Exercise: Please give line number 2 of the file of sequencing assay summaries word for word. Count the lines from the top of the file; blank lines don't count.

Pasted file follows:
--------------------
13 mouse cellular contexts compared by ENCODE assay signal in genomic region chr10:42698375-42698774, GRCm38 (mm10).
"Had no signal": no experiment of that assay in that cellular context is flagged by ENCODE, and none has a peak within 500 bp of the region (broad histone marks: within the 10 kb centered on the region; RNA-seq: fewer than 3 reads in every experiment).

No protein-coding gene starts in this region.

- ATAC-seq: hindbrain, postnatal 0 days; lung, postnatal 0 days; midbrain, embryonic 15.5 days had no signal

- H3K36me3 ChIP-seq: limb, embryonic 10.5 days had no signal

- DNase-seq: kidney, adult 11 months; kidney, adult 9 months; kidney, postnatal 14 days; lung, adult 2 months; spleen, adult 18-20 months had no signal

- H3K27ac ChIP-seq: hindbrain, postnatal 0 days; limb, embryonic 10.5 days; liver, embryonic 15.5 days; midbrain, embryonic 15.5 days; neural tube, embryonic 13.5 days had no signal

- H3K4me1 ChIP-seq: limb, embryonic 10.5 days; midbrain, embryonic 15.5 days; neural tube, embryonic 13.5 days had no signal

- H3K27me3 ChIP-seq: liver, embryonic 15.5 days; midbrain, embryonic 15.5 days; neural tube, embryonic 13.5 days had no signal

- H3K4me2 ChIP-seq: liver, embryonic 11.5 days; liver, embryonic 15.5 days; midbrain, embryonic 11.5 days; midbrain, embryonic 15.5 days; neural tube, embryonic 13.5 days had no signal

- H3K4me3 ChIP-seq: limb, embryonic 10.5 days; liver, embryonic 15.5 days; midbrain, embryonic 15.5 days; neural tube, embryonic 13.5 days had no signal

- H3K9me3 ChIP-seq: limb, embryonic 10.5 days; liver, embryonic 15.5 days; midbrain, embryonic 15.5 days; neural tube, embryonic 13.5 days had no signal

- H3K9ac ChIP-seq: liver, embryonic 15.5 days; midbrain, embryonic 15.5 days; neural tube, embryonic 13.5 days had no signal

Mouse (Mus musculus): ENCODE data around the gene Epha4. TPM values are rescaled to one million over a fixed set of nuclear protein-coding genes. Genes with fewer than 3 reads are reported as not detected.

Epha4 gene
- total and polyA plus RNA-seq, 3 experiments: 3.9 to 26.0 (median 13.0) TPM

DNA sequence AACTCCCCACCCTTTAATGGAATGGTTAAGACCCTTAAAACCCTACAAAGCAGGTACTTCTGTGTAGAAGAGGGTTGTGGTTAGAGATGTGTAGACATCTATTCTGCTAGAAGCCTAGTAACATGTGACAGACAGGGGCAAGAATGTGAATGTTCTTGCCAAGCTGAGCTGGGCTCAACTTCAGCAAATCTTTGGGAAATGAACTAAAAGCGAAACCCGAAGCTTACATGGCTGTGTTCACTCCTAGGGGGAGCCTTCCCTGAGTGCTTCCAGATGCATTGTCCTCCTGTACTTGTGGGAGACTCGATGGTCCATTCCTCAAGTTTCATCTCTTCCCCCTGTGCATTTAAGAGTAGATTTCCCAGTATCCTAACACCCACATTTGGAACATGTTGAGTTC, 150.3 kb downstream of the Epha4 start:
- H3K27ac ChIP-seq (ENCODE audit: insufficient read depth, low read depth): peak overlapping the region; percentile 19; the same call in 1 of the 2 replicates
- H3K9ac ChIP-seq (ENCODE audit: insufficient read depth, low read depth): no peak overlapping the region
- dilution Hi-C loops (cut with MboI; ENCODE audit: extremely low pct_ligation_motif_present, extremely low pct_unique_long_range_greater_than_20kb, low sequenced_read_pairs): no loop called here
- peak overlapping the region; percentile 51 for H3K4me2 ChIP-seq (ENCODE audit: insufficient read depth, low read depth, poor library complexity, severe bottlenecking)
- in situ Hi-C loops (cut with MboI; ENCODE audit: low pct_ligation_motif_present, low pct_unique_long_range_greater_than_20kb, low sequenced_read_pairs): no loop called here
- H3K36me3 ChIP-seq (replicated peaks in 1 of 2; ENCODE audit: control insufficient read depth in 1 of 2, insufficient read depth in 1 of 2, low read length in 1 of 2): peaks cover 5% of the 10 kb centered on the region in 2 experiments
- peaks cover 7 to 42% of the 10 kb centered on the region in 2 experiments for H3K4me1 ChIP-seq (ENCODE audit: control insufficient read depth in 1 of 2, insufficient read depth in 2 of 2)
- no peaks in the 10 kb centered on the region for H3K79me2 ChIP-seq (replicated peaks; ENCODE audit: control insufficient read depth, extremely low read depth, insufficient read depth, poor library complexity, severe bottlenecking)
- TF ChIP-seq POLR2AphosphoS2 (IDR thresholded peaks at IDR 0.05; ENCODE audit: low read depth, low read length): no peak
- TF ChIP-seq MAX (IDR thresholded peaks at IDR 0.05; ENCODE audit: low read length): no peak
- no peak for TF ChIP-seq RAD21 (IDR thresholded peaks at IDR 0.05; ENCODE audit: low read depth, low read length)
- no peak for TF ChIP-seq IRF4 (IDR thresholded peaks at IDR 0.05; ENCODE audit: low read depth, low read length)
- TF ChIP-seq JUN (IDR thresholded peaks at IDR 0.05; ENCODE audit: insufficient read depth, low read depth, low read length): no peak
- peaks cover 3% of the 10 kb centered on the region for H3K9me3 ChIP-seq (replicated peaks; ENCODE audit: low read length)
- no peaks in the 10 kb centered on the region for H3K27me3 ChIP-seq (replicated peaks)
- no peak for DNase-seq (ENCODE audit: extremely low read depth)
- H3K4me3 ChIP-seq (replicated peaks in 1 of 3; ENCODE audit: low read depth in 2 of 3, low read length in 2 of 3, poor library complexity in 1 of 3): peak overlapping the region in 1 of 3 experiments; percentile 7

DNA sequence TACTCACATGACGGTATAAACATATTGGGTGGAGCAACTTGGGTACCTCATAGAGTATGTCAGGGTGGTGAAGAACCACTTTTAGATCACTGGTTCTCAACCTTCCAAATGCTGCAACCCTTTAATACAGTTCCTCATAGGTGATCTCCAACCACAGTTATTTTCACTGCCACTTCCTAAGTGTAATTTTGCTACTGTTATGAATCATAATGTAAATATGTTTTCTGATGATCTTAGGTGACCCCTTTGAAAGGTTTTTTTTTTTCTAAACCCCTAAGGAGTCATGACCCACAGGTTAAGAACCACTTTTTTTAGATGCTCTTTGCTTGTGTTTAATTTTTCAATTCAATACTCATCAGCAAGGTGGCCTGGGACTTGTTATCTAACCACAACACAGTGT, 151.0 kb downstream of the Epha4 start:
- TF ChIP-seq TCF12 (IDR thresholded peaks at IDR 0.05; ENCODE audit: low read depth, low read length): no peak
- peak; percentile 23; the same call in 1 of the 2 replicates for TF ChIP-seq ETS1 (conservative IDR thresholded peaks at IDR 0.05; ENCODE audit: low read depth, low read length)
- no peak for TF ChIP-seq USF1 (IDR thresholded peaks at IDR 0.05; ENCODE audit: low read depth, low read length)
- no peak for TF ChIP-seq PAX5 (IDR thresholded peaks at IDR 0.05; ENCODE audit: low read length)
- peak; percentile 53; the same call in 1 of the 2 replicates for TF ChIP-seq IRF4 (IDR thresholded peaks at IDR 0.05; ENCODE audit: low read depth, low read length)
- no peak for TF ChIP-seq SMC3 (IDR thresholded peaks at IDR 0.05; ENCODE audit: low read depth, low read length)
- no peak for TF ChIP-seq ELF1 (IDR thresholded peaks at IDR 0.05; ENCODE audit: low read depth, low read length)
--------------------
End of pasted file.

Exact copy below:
"Had no signal": no experiment of that assay in that cellular context is flagged by ENCODE, and none has a peak within 500 bp of the region (broad histone marks: within the 10 kb centered on the region; RNA-seq: fewer than 3 reads in every experiment).